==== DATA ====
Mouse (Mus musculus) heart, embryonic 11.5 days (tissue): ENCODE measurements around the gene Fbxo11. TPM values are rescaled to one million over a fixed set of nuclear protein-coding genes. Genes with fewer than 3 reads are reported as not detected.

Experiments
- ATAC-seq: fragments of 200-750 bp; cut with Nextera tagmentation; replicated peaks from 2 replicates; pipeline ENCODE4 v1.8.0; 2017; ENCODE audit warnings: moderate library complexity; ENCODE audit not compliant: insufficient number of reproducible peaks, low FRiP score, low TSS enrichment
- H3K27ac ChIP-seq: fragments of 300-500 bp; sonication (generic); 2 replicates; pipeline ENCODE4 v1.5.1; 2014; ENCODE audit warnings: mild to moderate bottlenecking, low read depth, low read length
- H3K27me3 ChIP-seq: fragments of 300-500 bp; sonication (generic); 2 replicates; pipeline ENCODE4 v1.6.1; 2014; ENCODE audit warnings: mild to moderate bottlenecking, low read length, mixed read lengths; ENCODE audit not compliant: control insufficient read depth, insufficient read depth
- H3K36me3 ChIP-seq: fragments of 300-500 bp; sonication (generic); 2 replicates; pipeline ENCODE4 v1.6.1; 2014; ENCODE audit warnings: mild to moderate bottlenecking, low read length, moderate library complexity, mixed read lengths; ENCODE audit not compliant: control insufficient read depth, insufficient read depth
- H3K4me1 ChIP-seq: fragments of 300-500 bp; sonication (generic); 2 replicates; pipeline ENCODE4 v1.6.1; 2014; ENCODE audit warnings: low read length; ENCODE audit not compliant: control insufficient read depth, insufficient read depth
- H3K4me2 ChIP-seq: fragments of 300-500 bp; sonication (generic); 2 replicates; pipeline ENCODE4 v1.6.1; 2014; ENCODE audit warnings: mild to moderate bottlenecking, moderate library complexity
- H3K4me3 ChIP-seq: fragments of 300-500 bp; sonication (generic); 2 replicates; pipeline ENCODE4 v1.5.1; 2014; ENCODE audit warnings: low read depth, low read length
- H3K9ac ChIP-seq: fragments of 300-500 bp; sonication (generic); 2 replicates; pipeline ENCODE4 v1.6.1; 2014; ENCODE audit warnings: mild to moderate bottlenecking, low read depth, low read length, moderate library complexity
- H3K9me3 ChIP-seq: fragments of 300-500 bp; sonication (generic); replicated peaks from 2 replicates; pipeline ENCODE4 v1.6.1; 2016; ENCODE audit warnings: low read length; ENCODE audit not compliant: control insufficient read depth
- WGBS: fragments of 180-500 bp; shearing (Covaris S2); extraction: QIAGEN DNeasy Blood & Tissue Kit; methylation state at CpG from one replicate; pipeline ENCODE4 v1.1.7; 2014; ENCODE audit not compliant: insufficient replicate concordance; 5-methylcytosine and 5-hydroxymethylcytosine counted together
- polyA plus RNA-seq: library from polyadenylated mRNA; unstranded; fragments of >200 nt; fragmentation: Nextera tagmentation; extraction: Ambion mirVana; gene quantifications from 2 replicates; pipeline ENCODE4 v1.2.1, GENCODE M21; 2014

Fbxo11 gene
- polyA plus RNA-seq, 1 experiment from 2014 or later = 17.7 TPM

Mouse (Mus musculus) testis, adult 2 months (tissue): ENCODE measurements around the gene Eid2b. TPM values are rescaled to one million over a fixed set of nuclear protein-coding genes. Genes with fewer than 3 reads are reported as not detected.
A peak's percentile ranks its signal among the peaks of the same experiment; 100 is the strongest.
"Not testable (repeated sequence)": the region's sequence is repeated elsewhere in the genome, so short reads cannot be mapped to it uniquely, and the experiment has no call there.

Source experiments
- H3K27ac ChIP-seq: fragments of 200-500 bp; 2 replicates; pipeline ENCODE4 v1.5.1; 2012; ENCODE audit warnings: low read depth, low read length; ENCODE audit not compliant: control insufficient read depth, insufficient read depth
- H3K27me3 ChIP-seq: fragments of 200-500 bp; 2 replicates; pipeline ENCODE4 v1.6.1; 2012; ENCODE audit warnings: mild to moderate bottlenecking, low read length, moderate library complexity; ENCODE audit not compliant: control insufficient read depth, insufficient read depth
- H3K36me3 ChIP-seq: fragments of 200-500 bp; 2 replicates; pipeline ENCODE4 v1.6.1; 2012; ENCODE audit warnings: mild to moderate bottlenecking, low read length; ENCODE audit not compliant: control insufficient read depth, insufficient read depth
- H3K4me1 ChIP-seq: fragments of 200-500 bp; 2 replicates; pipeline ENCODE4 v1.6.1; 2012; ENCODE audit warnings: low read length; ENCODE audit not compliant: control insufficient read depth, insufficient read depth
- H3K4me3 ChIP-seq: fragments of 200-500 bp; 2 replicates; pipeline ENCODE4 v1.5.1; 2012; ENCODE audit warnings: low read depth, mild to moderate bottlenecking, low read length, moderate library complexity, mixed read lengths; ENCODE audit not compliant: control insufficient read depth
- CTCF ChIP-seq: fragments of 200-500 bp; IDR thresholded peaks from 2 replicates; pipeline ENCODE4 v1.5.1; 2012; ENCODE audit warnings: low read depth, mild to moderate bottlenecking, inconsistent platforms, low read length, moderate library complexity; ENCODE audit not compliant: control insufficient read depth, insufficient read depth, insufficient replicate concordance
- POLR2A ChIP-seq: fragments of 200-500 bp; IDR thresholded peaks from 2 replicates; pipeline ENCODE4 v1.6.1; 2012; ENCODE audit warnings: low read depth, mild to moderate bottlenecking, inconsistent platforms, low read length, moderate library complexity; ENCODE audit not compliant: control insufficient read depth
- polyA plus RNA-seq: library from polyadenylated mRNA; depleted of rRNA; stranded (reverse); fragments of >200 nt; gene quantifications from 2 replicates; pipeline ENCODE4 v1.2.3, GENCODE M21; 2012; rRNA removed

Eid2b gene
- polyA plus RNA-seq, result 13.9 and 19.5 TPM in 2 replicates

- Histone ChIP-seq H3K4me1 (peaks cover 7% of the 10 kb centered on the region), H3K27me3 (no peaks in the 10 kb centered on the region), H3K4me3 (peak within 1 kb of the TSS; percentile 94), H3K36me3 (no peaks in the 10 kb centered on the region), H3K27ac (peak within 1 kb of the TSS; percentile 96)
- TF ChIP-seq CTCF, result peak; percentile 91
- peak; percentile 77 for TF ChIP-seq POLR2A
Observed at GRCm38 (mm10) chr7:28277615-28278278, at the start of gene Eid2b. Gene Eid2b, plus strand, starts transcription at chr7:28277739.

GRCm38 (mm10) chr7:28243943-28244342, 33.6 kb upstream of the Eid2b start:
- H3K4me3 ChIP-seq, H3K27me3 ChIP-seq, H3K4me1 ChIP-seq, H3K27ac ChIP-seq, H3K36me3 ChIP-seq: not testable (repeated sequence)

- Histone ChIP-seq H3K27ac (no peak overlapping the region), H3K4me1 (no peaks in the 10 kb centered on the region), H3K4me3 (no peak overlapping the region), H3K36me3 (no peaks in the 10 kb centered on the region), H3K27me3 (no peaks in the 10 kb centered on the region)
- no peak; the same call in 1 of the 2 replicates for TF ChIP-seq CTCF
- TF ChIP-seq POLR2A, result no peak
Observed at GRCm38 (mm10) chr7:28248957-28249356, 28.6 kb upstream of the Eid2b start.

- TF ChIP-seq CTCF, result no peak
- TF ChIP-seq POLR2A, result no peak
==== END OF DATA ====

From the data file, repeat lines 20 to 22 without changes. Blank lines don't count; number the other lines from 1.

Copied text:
- H3K27ac ChIP-seq: fragments of 200-500 bp; 2 replicates; pipeline ENCODE4 v1.5.1; 2012; ENCODE audit warnings: low read depth, low read length; ENCODE audit not compliant: control insufficient read depth, insufficient read depth
- H3K27me3 ChIP-seq: fragments of 200-500 bp; 2 replicates; pipeline ENCODE4 v1.6.1; 2012; ENCODE audit warnings: mild to moderate bottlenecking, low read length, moderate library complexity; ENCODE audit not compliant: control insufficient read depth, insufficient read depth
- H3K36me3 ChIP-seq: fragments of 200-500 bp; 2 replicates; pipeline ENCODE4 v1.6.1; 2012; ENCODE audit warnings: mild to moderate bottlenecking, low read length; ENCODE audit not compliant: control insufficient read depth, insufficient read depth